The trail from Timpohon Gate to Laban Rata is 6km long. I started at 11:30am, and arrived at Laban Rata at about 5:30pm! Gosh! It might be the slowest record in the history of Kinabalu N.P.! Haha!
Along the way, there are rest area along the way. Each rest area has a restroom, a shelter to rest, and a big tank of untreated water. Each shelter is marked with the name, and the distance to the next shelter. My guide advice me not to rest too long as our body will need more time to get back to action.
The descent is not as easy as one may think. It actually put more weight on our knees.
From the summit to Laban Rata (2.7km), I spent 2 hours. From Laban Rata to Timpohon Gate (6km), I spent 5 hours! It was more difficult as I got closer to the end. My knees and thigh muscles were killing me. Word of advice: training before your Mt. Kinabalu trip is essential!!
According to my guide, the orchid season in Kinabalu Park is in December. I went there in October and to my disappointment, I did not see a single orchid. I guess that calls for a second visit to Kinabalu Park.
Trekking within the Park is generally restricted to shorter trails taking no more than a day. The majority of trails take less than half a day. These generally require no special abilities but it is wise th check with the Park authorities in advance in case longer trails are blocked by landslides or broken bridges. Good footwear is essential, especially in wet weather.
The Kinabalu Park provides endless opportunities for the photographer - from the changing views of the mountain to the thousands of plants and animals that live there. You will almost certainly need more films, memory cards and camera batteries. White or pale flowers are particularly difficult to take with flash and a useful item is a light reflector to reflect the sunlight onto the object you are photographing.
Kinabalu is one of the richest centres of plant diversity in the world and is an excellent place to observe a wide range of plants. Orchids, rhododendrons and pitcher-plants are particularly showy. The pitcher-plants Nepenthes villosa and Nepenthes rajah are not found anywhere else in the world and both are easily visible on Kinabalu. Likewise, many orchids are found only on the mountain. The mountain garden at the park HQ and the Orchid Conservation Centre at Poring are excellent places for more detailed observation of Kinabalu's plants where many rare species are easily seen. Kinabalu is one of the few places in Borneo where the giant-flowered Rafflesia is easily accessible, though whether or not it will be flowering is largely a matter of luck. The Sabah Parks staff at Poring should know whether any are blooming at the time of your visit.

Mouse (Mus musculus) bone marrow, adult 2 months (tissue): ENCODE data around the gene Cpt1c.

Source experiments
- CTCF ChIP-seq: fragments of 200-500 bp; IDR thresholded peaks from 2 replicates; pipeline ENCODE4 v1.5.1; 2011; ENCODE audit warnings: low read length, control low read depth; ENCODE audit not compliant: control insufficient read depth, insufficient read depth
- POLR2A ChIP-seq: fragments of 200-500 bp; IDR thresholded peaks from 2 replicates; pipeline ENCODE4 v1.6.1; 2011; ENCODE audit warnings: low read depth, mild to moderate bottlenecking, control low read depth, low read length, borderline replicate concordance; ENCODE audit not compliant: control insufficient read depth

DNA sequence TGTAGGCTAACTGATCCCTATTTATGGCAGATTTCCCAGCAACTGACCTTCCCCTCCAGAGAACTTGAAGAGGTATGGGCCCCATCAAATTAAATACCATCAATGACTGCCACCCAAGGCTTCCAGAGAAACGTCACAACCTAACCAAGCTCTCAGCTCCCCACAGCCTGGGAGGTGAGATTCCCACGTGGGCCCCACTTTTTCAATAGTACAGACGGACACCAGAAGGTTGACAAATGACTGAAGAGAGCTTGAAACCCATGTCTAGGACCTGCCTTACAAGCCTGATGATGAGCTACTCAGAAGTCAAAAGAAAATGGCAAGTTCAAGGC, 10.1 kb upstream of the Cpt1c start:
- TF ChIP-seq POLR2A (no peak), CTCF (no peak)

Both Kinabalu Park HQ and Mesilau Nature Resort are excellent places for watching montane birds, especially in the early mornings when many birds are hawking insects around the lamp posts. Poring Hot Springs is good for lowland species, such as spiderhunters and sunbirds. Over 300 species have been recorded from the park.
Camping is encouraged only at Poring Hot Springs. Tents can be hired at Poring but you must bring everything else. Food is available at the restaurant on the other side of the Mamut river or from the stalls just outside the park entrance. It is also possible to camp at both the Sayap and Serinsim stations but you will need a 4-wheel drive to reach them and must bring all your own gear including tents as well as food as there are no visitor facilities at either place. Camping is not permitted elsewhere in the Park.